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Anne Main (St. Albans) (Con): Can my hon. Friend give me an example of a single faith that does not have any practitioners? He said that people would say that they exempt practitioners. I cannot imagine how they could do so because practitioners and faith go together—one cannot criticise one without criticising the other.

Mr. Grieve: My hon. Friend is right. The problem is that all beliefs have their adherents, unless the belief is
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dead and wrong. In those circumstances, attacking the belief must undermine the status of the adherent. That is the Bill's most fundamental flaw.

Several hon. Members rose—

Mr. Grieve: I am conscious that I must get on. I apologise to hon. Members, but I give way for the last time to the hon. Member for Walsall, North (Mr. Winnick).

Mr. Winnick : I accept entirely that the hon. Gentleman has a genuine commitment to civil liberties and that he argues with complete sincerity, but does he accept that Labour Members who support the measure have no less a commitment to free speech, and that we were warned constantly that, if we passed race relations measures to ban racial discrimination, we would undermine the honourable tradition of free speech in this country? The critics were proved wrong. We are no less a free country than we were before those laws were passed. We may be making a mistake today. I accept that that is a possibility but the warnings that he and his colleagues are expressing may prove no more right than those of Conservative Members so many years ago.

Mr. Grieve: I am sure that the hon. Gentleman is sincere. I am sure that the Government are sincere in their intentions. I believe sincerely that the Government and the hon. Gentleman are profoundly mistaken in their analysis of the way in which the Bill will work. As I said earlier, part of the reason is the failure to carry out a rigorous exercise to separate race and religion. The fact that those two things have been conflated is at the heart of the Government's misunderstanding of the issue. Politics and religion are much closer than religion and race, and no one in the House would argue that we should have a Bill of this kind to protect people's political views, although, having said that, that might be tempting providence.

Several hon. Members rose—

Mr. Grieve: May I move on as other hon. Members want to speak in the debate?

I turn to the matters that have been raised by the Minister. He sought to provide reassurance that new paragraph 29K will provide a crucial protection to debate in respect of freedom of expression. I disagree. First, the Lords amended the Bill to protect freedom of speech. I think that their version is better than what the Government propose, as it makes specific reference to "adherents". Interestingly, the Government chose not to include that in their amendments but, that apart, there is not a great deal between the two versions.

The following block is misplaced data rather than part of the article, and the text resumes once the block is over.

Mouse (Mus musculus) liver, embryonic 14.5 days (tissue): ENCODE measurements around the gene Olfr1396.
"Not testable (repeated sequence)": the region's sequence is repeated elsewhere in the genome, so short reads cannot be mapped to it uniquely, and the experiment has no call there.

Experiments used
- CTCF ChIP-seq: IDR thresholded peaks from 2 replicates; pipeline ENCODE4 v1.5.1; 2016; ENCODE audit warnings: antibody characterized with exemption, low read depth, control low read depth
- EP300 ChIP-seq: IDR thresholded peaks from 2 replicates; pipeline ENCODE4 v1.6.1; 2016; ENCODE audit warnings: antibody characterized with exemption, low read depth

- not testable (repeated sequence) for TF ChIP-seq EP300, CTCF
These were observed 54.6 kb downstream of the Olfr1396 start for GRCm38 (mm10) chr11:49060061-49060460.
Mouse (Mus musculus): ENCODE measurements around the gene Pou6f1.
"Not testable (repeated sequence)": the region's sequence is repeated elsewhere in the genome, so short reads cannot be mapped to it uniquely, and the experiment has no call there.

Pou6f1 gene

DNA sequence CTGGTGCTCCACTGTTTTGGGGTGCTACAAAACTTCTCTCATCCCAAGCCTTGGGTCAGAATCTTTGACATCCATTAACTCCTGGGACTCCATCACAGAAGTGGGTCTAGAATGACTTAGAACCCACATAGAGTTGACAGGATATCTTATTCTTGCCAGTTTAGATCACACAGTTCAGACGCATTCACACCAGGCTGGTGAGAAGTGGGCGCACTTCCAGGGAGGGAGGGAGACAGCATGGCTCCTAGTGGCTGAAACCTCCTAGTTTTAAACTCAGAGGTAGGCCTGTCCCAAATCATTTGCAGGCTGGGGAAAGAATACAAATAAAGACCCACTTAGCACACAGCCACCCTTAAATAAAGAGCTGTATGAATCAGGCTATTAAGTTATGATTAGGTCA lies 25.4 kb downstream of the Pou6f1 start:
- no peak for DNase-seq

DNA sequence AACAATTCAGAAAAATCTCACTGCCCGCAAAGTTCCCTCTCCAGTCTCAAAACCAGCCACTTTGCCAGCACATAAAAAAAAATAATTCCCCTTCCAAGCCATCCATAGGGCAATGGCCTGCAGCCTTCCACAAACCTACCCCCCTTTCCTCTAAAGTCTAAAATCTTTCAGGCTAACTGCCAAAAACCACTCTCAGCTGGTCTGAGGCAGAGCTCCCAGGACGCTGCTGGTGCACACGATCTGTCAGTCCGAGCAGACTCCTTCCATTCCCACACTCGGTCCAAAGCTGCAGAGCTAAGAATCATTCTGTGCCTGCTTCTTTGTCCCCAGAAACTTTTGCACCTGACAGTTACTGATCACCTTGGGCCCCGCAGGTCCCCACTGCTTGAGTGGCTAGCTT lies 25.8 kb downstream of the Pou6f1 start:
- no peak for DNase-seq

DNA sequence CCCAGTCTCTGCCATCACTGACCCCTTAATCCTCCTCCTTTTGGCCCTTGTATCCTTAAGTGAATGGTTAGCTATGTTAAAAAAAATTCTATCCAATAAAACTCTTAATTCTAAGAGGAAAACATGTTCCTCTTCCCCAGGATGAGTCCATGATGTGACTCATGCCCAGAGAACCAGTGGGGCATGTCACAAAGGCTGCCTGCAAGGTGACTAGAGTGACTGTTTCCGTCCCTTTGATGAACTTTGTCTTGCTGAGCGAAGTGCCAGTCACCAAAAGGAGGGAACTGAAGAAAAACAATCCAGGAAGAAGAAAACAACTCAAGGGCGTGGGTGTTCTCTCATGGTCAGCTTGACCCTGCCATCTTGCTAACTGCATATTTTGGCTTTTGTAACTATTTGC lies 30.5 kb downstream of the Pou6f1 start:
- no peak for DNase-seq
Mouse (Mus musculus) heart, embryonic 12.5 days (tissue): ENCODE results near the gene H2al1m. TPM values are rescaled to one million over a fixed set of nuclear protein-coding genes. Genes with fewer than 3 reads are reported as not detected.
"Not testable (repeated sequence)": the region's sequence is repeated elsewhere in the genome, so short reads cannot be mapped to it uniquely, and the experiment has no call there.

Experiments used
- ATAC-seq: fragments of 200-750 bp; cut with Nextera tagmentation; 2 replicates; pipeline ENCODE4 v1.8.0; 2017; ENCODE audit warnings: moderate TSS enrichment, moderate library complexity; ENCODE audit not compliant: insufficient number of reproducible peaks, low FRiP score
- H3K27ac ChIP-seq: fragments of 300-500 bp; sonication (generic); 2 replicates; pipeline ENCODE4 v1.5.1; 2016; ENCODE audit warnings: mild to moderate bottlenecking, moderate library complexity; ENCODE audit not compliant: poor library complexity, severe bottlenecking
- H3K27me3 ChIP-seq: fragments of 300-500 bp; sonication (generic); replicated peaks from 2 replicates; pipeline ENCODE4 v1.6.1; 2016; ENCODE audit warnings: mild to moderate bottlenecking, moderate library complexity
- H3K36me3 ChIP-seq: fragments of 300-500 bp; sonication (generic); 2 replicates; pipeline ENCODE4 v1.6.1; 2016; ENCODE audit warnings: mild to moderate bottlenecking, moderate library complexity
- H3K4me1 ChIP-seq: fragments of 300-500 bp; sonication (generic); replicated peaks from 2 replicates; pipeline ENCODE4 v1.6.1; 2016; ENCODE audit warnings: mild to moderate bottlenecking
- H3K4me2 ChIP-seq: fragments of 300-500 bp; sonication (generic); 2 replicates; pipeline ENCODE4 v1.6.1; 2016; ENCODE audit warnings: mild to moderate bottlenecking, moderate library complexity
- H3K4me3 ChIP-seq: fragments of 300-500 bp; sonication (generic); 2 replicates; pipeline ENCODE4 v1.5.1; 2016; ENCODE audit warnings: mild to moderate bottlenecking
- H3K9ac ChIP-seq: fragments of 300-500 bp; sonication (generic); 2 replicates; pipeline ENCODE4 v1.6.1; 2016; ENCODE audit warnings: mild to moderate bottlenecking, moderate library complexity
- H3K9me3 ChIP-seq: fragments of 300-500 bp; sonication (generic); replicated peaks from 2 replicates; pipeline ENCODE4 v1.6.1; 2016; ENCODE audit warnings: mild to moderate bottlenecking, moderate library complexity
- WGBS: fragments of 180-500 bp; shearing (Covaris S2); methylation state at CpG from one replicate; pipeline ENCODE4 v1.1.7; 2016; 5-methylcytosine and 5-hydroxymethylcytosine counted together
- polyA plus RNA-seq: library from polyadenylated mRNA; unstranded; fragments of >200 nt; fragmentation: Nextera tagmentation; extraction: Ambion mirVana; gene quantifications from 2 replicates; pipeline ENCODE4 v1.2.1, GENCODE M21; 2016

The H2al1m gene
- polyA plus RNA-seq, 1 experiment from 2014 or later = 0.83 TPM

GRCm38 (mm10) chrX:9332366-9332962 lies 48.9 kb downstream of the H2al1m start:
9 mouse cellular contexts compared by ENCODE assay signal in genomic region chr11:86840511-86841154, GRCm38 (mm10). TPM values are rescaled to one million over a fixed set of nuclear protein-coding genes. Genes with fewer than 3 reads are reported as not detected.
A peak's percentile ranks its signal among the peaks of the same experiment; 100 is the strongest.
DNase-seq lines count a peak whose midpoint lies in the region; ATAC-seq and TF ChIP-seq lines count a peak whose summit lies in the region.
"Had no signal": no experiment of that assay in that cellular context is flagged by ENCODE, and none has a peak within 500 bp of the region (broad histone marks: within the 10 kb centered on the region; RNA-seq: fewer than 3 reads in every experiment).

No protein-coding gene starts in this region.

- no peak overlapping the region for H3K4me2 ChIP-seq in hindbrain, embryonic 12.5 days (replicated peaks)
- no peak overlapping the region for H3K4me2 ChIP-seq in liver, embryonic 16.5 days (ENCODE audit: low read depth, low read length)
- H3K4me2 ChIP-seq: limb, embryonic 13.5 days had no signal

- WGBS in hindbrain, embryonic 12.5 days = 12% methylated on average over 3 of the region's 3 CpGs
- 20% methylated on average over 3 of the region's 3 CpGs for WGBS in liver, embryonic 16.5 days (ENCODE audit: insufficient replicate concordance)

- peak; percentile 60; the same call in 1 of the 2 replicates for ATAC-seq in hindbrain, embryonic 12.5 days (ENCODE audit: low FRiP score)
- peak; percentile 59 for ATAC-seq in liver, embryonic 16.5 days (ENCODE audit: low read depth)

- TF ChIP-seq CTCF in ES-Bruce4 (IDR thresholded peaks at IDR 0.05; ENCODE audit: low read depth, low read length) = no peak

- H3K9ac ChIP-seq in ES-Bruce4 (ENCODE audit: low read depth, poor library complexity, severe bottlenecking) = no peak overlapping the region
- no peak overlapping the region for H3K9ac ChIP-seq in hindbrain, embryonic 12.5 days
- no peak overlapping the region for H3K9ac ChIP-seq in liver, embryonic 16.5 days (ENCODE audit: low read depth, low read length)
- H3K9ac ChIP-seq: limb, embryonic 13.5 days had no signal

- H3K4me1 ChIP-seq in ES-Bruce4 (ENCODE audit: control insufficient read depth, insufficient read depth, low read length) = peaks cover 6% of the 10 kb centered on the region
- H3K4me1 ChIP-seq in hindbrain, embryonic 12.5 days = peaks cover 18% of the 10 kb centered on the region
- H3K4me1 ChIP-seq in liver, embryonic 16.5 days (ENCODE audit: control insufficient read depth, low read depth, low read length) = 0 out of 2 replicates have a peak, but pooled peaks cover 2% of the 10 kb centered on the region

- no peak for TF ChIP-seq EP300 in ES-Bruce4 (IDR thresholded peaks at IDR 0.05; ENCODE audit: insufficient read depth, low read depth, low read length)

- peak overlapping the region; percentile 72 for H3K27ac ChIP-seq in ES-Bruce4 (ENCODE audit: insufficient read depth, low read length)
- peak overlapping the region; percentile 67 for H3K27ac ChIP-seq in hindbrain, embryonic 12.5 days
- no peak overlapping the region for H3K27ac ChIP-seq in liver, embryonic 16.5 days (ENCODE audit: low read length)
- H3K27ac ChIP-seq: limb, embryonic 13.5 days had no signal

However, paragraph 29K(2) of the Government's proposed new schedule—the "avoidance of doubt" provision—is a different matter. I am aware of its origin, and I am sure that Lord Lester had good intentions, but the more I read it the more I am convinced that it is not the worth the paper it is written on. It is an entirely circular argument, whose consequence may be that almost every prosecution will spiral down into oblivion.
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However, it will not prevent the police from knocking on people's doors and saying, "You'd better be careful. We heard what you had to say in your preaching hall last week and we didn't like it."

It is obvious that people who indulge in

will lay themselves open to the charge that they intend to stir up religious hatred against individuals. The Government place great emphasis on that distinction, but I do not think that it is one that, logically, can be made.

6 pm

Mr. Iain Duncan Smith (Chingford and Woodford Green) (Con): Does my hon. Friend agree that the use of the word "reckless" ignores the fact that almost every religion, with the possible exception of Judaism, is proselytising by nature? Therefore, are not missionaries and others who set out to persuade people about their faith in one sense reckless, as they often disregard the consequences of what they are doing because their faith is so great? Will not that cause the police and others to bully them and lean on them to make them stop proselytising, with the result that there will be great division in society?

Mr. Grieve: There is no doubt that people who preach Islam, the gospels or any other faith embark on a process of confronting people who may be unconvinced. In some cases, they encounter physical or verbal abuse, and the process can be vigorous and cause disturbance. The criminal law exists to keep that disturbance within reasonable bounds. I accept that we need those laws, but the Government want to go further and to produce what is in effect a straitjacket for such encounters. In my view, that is wholly misplaced.